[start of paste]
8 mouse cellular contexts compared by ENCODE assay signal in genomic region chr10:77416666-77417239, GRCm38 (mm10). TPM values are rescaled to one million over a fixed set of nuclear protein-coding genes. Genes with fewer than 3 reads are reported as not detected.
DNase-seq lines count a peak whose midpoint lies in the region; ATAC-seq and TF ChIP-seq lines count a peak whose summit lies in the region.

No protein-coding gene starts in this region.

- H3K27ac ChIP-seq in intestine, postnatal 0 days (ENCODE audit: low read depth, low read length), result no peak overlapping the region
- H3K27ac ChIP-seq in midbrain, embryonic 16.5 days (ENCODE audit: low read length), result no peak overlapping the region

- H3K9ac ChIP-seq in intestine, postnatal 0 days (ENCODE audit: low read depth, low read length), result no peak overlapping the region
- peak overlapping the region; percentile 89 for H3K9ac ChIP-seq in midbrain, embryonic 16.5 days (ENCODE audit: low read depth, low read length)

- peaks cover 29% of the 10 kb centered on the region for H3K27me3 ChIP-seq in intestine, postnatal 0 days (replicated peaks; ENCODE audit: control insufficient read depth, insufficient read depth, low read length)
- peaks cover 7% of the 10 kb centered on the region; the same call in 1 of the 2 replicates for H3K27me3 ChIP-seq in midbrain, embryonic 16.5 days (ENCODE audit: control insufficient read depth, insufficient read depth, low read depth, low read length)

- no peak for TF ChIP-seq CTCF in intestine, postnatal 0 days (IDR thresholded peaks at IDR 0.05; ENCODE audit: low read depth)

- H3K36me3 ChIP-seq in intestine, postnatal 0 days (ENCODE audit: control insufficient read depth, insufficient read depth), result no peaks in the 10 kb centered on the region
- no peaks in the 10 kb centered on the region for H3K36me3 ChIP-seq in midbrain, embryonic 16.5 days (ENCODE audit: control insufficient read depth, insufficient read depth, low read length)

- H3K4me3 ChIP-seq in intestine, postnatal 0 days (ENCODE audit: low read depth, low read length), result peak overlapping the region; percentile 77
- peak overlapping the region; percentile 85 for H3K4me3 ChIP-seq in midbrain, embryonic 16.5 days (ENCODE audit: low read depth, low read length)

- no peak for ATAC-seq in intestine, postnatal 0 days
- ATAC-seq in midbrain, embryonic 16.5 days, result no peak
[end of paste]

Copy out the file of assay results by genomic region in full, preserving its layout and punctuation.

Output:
8 mouse cellular contexts compared by ENCODE assay signal in genomic region chr10:77416666-77417239, GRCm38 (mm10). TPM values are rescaled to one million over a fixed set of nuclear protein-coding genes. Genes with fewer than 3 reads are reported as not detected.
DNase-seq lines count a peak whose midpoint lies in the region; ATAC-seq and TF ChIP-seq lines count a peak whose summit lies in the region.

No protein-coding gene starts in this region.

- H3K27ac ChIP-seq in intestine, postnatal 0 days (ENCODE audit: low read depth, low read length), result no peak overlapping the region
- H3K27ac ChIP-seq in midbrain, embryonic 16.5 days (ENCODE audit: low read length), result no peak overlapping the region

- H3K9ac ChIP-seq in intestine, postnatal 0 days (ENCODE audit: low read depth, low read length), result no peak overlapping the region
- peak overlapping the region; percentile 89 for H3K9ac ChIP-seq in midbrain, embryonic 16.5 days (ENCODE audit: low read depth, low read length)

- peaks cover 29% of the 10 kb centered on the region for H3K27me3 ChIP-seq in intestine, postnatal 0 days (replicated peaks; ENCODE audit: control insufficient read depth, insufficient read depth, low read length)
- peaks cover 7% of the 10 kb centered on the region; the same call in 1 of the 2 replicates for H3K27me3 ChIP-seq in midbrain, embryonic 16.5 days (ENCODE audit: control insufficient read depth, insufficient read depth, low read depth, low read length)

- no peak for TF ChIP-seq CTCF in intestine, postnatal 0 days (IDR thresholded peaks at IDR 0.05; ENCODE audit: low read depth)

- H3K36me3 ChIP-seq in intestine, postnatal 0 days (ENCODE audit: control insufficient read depth, insufficient read depth), result no peaks in the 10 kb centered on the region
- no peaks in the 10 kb centered on the region for H3K36me3 ChIP-seq in midbrain, embryonic 16.5 days (ENCODE audit: control insufficient read depth, insufficient read depth, low read length)

- H3K4me3 ChIP-seq in intestine, postnatal 0 days (ENCODE audit: low read depth, low read length), result peak overlapping the region; percentile 77
- peak overlapping the region; percentile 85 for H3K4me3 ChIP-seq in midbrain, embryonic 16.5 days (ENCODE audit: low read depth, low read length)

- no peak for ATAC-seq in intestine, postnatal 0 days
- ATAC-seq in midbrain, embryonic 16.5 days, result no peak